Following the Counseling Code of Ethics
Thoughtful and impactful counselors understand that it is critically important to develop a bond of trust and respect with their clients. It is this bond that frees clients to feel as though they can be open and vulnerable without fearing judgment or a betrayal of confidence.
To help professional counselors understand how to safeguard themselves and best serve their clients, the American Counseling Association (ACA) publishes a set of ethical guidelines that promote respect, dignity and just treatment within the context of the counselor and client relationship. This Code of Ethics can assist professionals who are faced with ethical dilemmas in counseling by offering a detailed set of protocols to help guide their course of action.
Keeping a Code of Ethics
The ACA Code of Ethics outlines various ethical scenarios for counselors and offers guidelines for navigating ethical dilemmas in counseling.1 If you find yourself faced with a delicate situation in your work as a counselor, these guidelines can help you assess how to appropriately and effectively serve your clients and your profession.
The Counseling Relationship: Counselors must keep the welfare of the client in mind and establish boundaries that make the client-counselor relationship clear. This means that clients need to understand the counseling process and have clearly established counseling goals. Records should be safeguarded and recorded in an accurate and timely manner. Professional boundaries should always be maintained, and a romantic or sexual relationship should never occur between counselors and clients. Session fees should be affordable for the client, and they should be made clear from the start.
Confidentiality and Privacy: Counselors need to safeguard the individual rights and privacy of their clients. Trust is the cornerstone of the counseling relationship, and counselors are responsible for maintaining a trustworthy partnership. Clients should be made aware if information about them has to be shared with others outside the counseling relationship, and only essential information should ever be revealed to outside parties. Counselors are required to disclose client behaviors that indicate the potential for self-harm or harm to others. Lastly, if sessions are to be recorded or observed, counselors must first get the permission of their client.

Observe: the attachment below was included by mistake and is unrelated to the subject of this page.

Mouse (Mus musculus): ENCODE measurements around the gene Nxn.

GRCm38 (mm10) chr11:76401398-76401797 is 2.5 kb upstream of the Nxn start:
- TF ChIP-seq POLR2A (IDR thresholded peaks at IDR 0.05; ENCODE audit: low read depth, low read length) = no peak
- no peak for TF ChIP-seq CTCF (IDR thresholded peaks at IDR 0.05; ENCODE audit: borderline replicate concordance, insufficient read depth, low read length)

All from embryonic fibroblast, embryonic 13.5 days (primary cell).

Professional Responsibility: All counseling practices and treatments should be grounded in research and accepted practice. The ACA also encourages counselors to offer pro bono work as a part of their professional activity. In order to stay abreast of the practice, counselors must understand the need for continued education and maintain awareness of changing practices and procedures in the field.
Relationships With Other Professionals: How professional counselors interact with their peers will influence what services their clients have access to. Counselors must strive to provide clients with the most comprehensive clinical and support service available, which means that they should have a basic knowledge of which additional services are available locally. All positive working relationships with colleagues should be grounded in respect, even if professional approaches differ.
Evaluation, Assessment and Interpretation: Without an accurate assessment of a client’s presenting situation, the individual may not receive appropriate treatment. Professional counselors must understand the context of the client’s beliefs, behaviors and cultural background. In giving a diagnosis, counselors must carefully consider whether the associated treatment and potential outcomes will do more harm than good to the client.